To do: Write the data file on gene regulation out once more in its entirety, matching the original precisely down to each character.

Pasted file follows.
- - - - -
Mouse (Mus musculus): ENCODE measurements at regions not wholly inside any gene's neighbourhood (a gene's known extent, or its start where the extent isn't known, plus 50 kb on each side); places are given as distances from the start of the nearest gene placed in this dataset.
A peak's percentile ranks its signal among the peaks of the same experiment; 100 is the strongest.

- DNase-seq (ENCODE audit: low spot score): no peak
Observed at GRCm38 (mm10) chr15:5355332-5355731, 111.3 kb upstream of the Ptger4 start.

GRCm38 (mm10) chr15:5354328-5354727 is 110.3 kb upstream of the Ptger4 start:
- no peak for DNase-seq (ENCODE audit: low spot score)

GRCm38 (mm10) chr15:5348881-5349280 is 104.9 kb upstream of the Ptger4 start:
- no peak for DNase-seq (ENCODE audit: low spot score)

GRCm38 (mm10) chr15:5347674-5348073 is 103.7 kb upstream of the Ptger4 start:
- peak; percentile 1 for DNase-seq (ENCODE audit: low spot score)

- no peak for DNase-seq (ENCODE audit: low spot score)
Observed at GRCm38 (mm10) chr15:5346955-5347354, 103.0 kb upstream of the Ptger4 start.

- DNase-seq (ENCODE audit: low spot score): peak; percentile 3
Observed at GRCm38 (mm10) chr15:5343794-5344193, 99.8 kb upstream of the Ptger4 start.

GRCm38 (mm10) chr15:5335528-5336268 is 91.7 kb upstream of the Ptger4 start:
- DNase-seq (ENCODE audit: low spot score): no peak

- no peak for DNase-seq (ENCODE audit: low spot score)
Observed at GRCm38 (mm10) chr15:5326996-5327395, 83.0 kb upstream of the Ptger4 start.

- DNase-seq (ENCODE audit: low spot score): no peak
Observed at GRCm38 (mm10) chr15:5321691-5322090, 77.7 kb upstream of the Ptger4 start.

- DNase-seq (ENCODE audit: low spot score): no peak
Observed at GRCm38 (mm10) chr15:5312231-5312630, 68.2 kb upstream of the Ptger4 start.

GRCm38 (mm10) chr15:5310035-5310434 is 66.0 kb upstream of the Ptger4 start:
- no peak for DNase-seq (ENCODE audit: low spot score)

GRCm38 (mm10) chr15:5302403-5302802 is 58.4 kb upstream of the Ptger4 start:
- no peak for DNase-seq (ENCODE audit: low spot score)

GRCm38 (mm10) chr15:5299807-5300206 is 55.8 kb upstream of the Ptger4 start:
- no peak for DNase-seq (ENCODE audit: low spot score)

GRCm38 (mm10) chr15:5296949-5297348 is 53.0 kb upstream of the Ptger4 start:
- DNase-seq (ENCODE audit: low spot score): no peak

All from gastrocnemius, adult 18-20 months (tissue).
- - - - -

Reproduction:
Mouse (Mus musculus): ENCODE measurements at regions not wholly inside any gene's neighbourhood (a gene's known extent, or its start where the extent isn't known, plus 50 kb on each side); places are given as distances from the start of the nearest gene placed in this dataset.
A peak's percentile ranks its signal among the peaks of the same experiment; 100 is the strongest.

- DNase-seq (ENCODE audit: low spot score): no peak
Observed at GRCm38 (mm10) chr15:5355332-5355731, 111.3 kb upstream of the Ptger4 start.

GRCm38 (mm10) chr15:5354328-5354727 is 110.3 kb upstream of the Ptger4 start:
- no peak for DNase-seq (ENCODE audit: low spot score)

GRCm38 (mm10) chr15:5348881-5349280 is 104.9 kb upstream of the Ptger4 start:
- no peak for DNase-seq (ENCODE audit: low spot score)

GRCm38 (mm10) chr15:5347674-5348073 is 103.7 kb upstream of the Ptger4 start:
- peak; percentile 1 for DNase-seq (ENCODE audit: low spot score)

- no peak for DNase-seq (ENCODE audit: low spot score)
Observed at GRCm38 (mm10) chr15:5346955-5347354, 103.0 kb upstream of the Ptger4 start.

- DNase-seq (ENCODE audit: low spot score): peak; percentile 3
Observed at GRCm38 (mm10) chr15:5343794-5344193, 99.8 kb upstream of the Ptger4 start.

GRCm38 (mm10) chr15:5335528-5336268 is 91.7 kb upstream of the Ptger4 start:
- DNase-seq (ENCODE audit: low spot score): no peak

- no peak for DNase-seq (ENCODE audit: low spot score)
Observed at GRCm38 (mm10) chr15:5326996-5327395, 83.0 kb upstream of the Ptger4 start.

- DNase-seq (ENCODE audit: low spot score): no peak
Observed at GRCm38 (mm10) chr15:5321691-5322090, 77.7 kb upstream of the Ptger4 start.

- DNase-seq (ENCODE audit: low spot score): no peak
Observed at GRCm38 (mm10) chr15:5312231-5312630, 68.2 kb upstream of the Ptger4 start.

GRCm38 (mm10) chr15:5310035-5310434 is 66.0 kb upstream of the Ptger4 start:
- no peak for DNase-seq (ENCODE audit: low spot score)

GRCm38 (mm10) chr15:5302403-5302802 is 58.4 kb upstream of the Ptger4 start:
- no peak for DNase-seq (ENCODE audit: low spot score)

GRCm38 (mm10) chr15:5299807-5300206 is 55.8 kb upstream of the Ptger4 start:
- no peak for DNase-seq (ENCODE audit: low spot score)

GRCm38 (mm10) chr15:5296949-5297348 is 53.0 kb upstream of the Ptger4 start:
- DNase-seq (ENCODE audit: low spot score): no peak

All from gastrocnemius, adult 18-20 months (tissue).